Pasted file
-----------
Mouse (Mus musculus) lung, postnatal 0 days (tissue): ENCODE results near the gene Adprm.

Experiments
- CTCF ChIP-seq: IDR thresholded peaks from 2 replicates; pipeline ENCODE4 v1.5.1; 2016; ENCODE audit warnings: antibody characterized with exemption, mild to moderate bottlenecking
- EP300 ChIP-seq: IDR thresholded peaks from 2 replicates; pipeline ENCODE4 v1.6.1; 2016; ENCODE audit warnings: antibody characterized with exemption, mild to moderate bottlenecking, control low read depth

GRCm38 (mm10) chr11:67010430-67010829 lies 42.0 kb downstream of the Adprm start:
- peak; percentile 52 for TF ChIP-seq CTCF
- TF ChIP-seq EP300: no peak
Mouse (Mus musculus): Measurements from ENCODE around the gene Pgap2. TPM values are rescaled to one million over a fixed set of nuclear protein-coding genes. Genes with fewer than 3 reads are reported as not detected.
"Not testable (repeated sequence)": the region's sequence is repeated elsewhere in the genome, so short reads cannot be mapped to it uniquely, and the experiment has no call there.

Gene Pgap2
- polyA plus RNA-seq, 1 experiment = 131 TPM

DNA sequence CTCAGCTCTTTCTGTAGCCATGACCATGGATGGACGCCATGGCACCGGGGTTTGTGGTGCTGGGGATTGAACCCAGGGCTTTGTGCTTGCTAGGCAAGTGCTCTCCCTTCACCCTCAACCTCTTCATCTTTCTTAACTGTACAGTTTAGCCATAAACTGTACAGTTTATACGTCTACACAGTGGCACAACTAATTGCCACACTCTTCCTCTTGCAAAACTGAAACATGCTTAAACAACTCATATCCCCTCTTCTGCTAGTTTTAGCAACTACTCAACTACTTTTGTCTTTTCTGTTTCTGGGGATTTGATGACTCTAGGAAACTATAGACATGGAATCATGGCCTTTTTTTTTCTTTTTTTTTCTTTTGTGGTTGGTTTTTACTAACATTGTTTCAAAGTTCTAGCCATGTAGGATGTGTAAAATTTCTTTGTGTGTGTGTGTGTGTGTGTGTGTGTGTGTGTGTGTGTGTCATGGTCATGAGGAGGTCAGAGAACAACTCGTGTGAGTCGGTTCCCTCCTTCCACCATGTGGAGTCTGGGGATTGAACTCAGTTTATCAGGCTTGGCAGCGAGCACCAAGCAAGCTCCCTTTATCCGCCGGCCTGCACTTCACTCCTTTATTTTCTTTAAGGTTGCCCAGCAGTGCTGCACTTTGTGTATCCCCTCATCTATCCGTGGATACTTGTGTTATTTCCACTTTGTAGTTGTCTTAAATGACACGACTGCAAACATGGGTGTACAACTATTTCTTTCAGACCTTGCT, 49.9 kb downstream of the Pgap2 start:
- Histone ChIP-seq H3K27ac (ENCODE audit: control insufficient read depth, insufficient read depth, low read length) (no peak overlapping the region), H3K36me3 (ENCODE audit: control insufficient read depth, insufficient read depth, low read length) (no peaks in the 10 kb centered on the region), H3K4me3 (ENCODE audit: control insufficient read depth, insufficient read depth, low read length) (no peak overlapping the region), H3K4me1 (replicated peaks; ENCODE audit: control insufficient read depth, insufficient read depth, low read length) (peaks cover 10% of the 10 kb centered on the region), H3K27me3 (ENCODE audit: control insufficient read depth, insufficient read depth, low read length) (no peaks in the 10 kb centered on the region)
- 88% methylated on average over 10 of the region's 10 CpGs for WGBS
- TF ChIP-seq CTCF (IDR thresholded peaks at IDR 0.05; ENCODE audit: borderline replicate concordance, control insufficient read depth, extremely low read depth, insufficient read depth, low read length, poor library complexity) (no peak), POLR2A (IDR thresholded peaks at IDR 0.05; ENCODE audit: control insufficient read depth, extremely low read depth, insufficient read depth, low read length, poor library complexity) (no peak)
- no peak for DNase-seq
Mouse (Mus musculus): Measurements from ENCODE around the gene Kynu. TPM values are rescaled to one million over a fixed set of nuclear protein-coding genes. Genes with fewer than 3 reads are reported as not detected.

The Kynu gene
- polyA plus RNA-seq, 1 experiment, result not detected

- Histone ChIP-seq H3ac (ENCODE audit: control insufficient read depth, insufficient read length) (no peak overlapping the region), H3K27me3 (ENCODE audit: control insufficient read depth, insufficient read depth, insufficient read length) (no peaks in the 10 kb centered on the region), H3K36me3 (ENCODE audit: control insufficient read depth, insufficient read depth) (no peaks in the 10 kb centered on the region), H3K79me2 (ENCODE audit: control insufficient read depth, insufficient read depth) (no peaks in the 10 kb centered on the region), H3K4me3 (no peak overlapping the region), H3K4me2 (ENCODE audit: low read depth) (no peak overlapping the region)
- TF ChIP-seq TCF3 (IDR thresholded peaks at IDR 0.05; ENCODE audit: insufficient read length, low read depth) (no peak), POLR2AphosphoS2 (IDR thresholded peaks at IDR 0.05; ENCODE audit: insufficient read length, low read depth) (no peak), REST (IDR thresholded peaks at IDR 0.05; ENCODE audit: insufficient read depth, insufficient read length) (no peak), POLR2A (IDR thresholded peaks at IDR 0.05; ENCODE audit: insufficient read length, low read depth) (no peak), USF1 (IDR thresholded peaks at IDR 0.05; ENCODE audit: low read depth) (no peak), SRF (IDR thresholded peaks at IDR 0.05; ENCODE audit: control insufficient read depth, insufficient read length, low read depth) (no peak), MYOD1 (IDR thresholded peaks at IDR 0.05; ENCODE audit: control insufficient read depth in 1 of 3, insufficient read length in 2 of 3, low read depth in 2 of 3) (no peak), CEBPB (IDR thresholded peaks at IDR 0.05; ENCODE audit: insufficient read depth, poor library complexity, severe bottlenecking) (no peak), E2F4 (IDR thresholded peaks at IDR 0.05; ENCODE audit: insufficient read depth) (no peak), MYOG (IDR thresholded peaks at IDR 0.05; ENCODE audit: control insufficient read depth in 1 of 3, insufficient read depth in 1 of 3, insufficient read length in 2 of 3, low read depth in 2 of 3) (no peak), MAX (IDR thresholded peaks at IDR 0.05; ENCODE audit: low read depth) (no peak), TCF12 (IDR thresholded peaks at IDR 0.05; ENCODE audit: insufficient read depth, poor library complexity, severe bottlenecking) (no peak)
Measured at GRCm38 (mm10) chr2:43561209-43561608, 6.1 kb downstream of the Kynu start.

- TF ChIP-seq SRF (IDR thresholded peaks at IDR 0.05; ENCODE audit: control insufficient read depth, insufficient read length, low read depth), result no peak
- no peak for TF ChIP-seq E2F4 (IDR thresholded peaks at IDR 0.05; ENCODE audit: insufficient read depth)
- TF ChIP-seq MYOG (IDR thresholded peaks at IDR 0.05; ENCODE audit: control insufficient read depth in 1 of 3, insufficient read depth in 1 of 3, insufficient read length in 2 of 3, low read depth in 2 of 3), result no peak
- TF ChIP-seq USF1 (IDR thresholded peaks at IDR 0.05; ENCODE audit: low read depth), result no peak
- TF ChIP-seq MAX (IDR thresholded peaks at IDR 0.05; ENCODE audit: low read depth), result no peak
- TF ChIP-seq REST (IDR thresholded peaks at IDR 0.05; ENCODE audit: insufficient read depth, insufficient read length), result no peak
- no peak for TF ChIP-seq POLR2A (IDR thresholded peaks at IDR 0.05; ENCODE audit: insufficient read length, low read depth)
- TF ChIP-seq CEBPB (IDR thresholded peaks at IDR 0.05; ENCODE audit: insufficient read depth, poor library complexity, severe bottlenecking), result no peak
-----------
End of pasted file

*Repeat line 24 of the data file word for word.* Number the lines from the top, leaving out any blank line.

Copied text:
- no peak for TF ChIP-seq E2F4 (IDR thresholded peaks at IDR 0.05; ENCODE audit: insufficient read depth)